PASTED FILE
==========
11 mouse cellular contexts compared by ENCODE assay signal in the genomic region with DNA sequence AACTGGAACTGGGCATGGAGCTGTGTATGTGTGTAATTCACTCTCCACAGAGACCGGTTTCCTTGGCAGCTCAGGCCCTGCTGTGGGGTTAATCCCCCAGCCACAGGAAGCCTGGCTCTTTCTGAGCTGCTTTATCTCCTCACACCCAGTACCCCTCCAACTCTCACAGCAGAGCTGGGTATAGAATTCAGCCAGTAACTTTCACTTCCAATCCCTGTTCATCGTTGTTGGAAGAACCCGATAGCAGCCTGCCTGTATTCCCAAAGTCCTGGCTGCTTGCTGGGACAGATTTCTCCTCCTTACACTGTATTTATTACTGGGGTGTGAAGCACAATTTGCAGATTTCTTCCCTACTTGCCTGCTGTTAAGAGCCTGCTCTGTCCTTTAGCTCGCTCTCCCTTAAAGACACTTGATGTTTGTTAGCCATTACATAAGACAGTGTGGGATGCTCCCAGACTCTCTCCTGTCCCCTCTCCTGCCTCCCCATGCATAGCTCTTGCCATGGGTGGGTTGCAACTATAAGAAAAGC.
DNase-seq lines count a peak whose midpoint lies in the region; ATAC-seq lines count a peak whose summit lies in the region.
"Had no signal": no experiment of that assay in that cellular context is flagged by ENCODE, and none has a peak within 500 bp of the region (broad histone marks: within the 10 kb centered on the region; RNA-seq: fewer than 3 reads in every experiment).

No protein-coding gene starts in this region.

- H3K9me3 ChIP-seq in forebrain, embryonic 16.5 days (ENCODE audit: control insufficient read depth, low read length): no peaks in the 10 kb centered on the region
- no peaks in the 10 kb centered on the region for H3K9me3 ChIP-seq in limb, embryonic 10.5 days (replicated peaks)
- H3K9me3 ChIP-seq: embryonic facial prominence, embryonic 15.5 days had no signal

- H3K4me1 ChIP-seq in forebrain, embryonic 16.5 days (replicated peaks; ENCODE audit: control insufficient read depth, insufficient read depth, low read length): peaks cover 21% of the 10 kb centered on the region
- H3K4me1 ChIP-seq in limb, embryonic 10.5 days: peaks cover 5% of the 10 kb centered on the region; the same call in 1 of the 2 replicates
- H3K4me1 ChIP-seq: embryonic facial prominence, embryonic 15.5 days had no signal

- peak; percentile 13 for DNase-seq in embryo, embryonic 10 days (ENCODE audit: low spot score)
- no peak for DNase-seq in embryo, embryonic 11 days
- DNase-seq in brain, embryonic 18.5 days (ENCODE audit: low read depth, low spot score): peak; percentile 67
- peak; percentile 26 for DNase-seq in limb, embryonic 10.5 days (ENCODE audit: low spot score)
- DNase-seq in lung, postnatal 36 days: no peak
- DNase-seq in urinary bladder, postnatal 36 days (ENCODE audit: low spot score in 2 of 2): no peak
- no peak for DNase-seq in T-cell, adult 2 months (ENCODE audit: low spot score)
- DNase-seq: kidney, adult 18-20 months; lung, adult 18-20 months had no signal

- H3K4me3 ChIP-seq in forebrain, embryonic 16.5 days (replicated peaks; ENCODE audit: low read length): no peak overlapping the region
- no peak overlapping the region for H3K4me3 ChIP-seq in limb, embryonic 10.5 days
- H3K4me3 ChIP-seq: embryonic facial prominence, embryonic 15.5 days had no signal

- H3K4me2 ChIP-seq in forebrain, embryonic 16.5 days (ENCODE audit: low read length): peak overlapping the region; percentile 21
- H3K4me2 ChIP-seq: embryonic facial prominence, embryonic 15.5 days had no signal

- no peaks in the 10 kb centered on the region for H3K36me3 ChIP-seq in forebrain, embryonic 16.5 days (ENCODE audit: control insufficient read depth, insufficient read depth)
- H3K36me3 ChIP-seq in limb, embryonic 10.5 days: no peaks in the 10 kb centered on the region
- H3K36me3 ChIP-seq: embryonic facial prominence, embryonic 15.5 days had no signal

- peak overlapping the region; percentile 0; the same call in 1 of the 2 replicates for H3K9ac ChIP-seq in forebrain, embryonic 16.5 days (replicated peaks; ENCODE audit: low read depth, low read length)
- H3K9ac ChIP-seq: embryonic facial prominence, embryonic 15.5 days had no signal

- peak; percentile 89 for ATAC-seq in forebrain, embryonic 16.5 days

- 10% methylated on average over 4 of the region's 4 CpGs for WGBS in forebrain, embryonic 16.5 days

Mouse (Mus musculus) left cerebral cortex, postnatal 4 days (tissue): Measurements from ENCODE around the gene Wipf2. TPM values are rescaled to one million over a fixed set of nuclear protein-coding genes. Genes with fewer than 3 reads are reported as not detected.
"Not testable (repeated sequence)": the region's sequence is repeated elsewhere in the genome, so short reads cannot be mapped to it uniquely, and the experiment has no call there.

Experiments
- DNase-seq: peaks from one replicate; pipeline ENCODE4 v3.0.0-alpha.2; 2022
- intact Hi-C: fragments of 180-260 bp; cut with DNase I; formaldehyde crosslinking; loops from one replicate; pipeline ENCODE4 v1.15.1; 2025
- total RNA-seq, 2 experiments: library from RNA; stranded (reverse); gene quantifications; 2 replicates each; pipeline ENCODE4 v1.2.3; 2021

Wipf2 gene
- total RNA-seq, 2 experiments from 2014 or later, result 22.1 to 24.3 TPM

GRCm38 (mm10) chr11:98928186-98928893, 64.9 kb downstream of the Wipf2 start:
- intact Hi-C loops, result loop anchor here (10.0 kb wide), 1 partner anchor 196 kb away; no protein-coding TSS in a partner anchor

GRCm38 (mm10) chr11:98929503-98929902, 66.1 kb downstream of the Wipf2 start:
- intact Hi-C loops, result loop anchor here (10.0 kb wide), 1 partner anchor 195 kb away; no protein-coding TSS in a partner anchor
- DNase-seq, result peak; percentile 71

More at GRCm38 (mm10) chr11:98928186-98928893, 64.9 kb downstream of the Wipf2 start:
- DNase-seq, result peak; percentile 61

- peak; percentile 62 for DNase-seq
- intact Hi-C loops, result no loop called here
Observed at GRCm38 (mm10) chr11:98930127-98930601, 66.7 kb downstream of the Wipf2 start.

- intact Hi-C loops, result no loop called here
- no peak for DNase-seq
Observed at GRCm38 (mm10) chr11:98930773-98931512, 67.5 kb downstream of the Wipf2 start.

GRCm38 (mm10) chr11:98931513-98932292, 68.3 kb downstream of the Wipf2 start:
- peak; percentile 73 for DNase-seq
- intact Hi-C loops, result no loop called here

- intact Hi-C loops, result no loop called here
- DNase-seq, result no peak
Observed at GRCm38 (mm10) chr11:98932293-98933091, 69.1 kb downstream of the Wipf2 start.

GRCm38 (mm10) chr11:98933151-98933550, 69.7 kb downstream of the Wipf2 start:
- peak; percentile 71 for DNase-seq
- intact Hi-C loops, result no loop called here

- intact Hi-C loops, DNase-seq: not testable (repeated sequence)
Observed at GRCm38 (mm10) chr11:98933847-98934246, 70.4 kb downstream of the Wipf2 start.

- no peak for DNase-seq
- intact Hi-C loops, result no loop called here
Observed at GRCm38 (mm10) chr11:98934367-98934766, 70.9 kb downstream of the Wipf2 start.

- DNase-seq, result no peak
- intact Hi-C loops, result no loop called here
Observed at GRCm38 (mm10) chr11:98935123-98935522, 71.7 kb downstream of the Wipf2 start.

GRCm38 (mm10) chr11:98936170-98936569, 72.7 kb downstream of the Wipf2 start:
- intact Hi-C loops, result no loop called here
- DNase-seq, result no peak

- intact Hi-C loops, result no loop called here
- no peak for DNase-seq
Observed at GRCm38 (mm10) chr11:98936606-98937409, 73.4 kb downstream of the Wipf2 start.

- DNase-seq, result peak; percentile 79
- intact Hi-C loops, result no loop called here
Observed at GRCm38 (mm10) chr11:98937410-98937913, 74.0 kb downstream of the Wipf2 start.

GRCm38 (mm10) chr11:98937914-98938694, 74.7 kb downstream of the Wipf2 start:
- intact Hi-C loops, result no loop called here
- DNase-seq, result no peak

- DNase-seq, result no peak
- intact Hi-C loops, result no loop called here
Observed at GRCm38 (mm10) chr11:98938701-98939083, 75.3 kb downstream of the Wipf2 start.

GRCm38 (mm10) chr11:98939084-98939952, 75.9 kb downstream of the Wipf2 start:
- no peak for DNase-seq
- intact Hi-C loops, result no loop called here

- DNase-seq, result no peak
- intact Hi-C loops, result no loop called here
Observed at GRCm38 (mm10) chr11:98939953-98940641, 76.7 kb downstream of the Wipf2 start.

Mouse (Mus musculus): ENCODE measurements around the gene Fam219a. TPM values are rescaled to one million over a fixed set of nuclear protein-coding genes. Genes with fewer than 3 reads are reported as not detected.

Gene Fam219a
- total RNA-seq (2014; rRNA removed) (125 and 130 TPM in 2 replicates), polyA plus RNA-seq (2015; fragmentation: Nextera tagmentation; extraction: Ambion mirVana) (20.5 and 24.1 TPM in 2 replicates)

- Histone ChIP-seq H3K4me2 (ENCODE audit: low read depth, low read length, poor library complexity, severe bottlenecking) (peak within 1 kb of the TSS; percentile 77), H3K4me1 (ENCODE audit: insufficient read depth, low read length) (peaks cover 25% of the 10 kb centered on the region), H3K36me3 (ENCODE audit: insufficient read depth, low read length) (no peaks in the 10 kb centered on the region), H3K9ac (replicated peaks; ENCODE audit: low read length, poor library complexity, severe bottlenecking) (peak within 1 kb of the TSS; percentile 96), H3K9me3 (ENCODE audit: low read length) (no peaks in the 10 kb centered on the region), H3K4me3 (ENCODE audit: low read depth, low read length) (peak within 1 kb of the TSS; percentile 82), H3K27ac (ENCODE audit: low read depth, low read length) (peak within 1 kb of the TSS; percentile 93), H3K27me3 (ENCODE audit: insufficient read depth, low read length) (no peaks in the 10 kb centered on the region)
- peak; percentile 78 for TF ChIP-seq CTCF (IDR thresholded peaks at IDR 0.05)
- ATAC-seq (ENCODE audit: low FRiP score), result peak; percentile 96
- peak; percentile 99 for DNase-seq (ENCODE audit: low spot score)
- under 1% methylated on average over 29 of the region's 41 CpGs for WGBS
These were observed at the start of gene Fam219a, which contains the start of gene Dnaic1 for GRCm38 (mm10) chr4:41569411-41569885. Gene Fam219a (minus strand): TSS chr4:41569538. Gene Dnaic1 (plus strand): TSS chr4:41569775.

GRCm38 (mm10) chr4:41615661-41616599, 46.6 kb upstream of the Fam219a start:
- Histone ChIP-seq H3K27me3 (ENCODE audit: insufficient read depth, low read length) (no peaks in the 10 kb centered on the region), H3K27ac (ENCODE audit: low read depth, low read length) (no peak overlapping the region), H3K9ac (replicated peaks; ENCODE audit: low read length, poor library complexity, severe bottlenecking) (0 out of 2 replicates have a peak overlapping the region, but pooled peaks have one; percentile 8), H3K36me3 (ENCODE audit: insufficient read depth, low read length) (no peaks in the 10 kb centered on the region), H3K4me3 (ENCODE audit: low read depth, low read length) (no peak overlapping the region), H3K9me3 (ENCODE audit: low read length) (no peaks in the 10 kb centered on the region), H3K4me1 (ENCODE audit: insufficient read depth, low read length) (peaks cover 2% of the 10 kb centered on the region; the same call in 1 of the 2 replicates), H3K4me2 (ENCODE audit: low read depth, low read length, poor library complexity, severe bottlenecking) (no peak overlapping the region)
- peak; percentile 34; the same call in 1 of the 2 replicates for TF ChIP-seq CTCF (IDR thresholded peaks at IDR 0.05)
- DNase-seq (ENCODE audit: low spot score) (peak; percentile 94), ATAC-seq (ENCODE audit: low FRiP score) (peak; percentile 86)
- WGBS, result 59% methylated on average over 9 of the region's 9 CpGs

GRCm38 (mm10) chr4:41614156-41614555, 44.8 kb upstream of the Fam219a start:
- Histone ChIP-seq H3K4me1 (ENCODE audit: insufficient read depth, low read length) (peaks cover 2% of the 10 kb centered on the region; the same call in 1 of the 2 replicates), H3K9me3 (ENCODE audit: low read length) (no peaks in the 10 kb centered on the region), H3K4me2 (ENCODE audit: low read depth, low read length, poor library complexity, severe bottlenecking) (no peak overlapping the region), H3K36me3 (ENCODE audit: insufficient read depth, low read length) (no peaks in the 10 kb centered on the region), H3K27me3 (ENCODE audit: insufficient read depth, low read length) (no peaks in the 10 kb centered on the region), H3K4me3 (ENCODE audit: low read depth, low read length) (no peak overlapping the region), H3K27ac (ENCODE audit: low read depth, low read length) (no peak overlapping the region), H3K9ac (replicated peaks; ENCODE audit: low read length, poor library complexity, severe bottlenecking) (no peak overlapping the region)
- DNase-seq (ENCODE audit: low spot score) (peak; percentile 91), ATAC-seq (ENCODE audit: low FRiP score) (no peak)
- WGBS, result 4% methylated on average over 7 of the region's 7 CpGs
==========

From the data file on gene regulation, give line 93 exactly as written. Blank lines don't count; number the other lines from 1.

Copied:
- Histone ChIP-seq H3K4me2 (ENCODE audit: low read depth, low read length, poor library complexity, severe bottlenecking) (peak within 1 kb of the TSS; percentile 77), H3K4me1 (ENCODE audit: insufficient read depth, low read length) (peaks cover 25% of the 10 kb centered on the region), H3K36me3 (ENCODE audit: insufficient read depth, low read length) (no peaks in the 10 kb centered on the region), H3K9ac (replicated peaks; ENCODE audit: low read length, poor library complexity, severe bottlenecking) (peak within 1 kb of the TSS; percentile 96), H3K9me3 (ENCODE audit: low read length) (no peaks in the 10 kb centered on the region), H3K4me3 (ENCODE audit: low read depth, low read length) (peak within 1 kb of the TSS; percentile 82), H3K27ac (ENCODE audit: low read depth, low read length) (peak within 1 kb of the TSS; percentile 93), H3K27me3 (ENCODE audit: insufficient read depth, low read length) (no peaks in the 10 kb centered on the region)